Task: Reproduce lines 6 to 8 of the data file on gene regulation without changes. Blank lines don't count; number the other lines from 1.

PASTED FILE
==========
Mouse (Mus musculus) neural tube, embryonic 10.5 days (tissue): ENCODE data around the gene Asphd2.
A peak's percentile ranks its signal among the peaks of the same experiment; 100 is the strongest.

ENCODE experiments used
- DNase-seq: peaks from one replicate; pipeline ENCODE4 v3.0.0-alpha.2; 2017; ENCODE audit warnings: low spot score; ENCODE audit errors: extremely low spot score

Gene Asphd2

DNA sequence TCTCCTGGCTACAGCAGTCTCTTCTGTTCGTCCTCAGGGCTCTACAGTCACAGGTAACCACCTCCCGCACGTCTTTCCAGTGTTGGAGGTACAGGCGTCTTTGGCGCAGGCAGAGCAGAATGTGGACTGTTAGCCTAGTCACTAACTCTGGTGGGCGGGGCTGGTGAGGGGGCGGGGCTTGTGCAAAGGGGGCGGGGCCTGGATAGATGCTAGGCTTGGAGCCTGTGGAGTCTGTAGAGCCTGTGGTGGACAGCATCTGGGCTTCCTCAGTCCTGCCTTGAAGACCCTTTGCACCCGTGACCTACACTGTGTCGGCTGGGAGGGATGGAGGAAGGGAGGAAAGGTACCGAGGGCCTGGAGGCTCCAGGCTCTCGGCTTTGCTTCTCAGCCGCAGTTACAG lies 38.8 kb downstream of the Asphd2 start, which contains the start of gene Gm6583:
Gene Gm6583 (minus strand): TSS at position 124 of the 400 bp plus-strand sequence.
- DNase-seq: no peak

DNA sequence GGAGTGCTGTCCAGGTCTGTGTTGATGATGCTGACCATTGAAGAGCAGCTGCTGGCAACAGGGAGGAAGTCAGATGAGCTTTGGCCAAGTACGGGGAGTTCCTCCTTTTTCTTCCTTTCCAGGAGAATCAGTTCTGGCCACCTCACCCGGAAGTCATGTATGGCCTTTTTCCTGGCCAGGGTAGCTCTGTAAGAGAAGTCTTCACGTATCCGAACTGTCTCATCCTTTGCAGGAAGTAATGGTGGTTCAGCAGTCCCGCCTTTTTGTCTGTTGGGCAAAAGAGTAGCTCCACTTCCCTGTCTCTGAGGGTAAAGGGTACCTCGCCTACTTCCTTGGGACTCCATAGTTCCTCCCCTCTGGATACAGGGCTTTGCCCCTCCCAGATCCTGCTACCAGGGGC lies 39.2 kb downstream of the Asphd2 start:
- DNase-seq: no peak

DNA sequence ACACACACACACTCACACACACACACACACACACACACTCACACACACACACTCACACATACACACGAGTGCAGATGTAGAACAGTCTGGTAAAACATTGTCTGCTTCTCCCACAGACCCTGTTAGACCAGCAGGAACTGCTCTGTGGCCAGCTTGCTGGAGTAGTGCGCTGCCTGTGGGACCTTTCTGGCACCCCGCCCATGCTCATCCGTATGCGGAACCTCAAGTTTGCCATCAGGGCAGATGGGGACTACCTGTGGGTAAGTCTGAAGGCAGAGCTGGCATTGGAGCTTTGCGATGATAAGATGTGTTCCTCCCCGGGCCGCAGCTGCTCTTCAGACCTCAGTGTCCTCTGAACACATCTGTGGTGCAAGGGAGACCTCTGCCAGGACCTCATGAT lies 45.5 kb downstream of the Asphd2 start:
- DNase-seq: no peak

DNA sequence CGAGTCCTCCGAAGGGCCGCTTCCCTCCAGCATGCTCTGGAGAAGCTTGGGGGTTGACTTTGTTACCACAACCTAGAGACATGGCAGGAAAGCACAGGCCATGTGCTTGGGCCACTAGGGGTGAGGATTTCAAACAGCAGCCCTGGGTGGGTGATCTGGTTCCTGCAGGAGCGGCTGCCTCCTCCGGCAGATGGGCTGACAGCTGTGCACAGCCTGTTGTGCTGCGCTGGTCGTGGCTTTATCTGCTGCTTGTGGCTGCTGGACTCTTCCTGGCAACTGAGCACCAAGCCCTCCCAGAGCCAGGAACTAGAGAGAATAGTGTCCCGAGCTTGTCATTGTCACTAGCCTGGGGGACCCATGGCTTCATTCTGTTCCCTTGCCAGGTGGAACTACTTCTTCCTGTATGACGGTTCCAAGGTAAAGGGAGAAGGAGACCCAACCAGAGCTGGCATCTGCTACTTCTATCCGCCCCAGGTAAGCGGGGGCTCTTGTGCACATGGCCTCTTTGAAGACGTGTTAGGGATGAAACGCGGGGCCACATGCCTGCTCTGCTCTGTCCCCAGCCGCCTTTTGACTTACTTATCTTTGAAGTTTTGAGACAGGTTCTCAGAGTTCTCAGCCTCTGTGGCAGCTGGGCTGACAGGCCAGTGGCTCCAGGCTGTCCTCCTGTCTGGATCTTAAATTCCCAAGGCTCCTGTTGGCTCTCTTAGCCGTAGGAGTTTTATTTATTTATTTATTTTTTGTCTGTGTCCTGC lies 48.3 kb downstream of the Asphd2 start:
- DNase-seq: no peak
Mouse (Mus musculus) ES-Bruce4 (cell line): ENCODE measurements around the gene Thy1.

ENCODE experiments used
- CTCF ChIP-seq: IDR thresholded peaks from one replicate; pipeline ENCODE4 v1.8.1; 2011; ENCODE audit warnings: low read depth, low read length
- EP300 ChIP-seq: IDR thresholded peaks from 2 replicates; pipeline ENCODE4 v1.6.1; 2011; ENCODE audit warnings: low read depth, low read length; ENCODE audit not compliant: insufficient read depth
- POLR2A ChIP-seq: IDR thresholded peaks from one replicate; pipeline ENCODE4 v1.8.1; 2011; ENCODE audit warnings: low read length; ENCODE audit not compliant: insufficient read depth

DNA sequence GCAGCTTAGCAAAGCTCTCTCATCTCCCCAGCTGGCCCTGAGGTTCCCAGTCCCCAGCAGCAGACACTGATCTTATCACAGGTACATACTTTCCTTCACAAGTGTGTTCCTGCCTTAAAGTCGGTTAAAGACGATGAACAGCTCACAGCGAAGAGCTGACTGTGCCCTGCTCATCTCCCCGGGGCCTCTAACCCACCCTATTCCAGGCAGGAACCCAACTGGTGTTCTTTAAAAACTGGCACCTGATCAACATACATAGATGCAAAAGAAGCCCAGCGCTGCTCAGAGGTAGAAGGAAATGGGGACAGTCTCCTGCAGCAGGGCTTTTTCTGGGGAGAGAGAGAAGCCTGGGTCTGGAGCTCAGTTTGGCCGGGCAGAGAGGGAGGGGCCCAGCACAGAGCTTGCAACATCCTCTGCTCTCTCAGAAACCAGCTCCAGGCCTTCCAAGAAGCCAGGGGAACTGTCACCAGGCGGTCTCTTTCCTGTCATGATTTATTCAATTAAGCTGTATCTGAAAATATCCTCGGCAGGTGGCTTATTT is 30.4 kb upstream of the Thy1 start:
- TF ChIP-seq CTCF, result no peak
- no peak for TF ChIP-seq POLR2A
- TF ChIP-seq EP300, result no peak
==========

DNA sequence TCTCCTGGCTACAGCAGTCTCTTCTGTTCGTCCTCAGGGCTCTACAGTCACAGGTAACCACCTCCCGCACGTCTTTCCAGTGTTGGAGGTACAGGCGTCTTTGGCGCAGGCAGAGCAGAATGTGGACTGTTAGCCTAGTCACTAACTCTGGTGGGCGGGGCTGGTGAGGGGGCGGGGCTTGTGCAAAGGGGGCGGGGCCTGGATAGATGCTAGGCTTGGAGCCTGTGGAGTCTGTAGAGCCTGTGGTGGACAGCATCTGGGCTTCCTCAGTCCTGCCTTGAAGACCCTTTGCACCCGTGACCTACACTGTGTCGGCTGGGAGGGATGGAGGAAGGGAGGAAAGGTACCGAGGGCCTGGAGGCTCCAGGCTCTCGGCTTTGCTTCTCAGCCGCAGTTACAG lies 38.8 kb downstream of the Asphd2 start, which contains the start of gene Gm6583:
Gene Gm6583 (minus strand): TSS at position 124 of the 400 bp plus-strand sequence.
- DNase-seq: no peak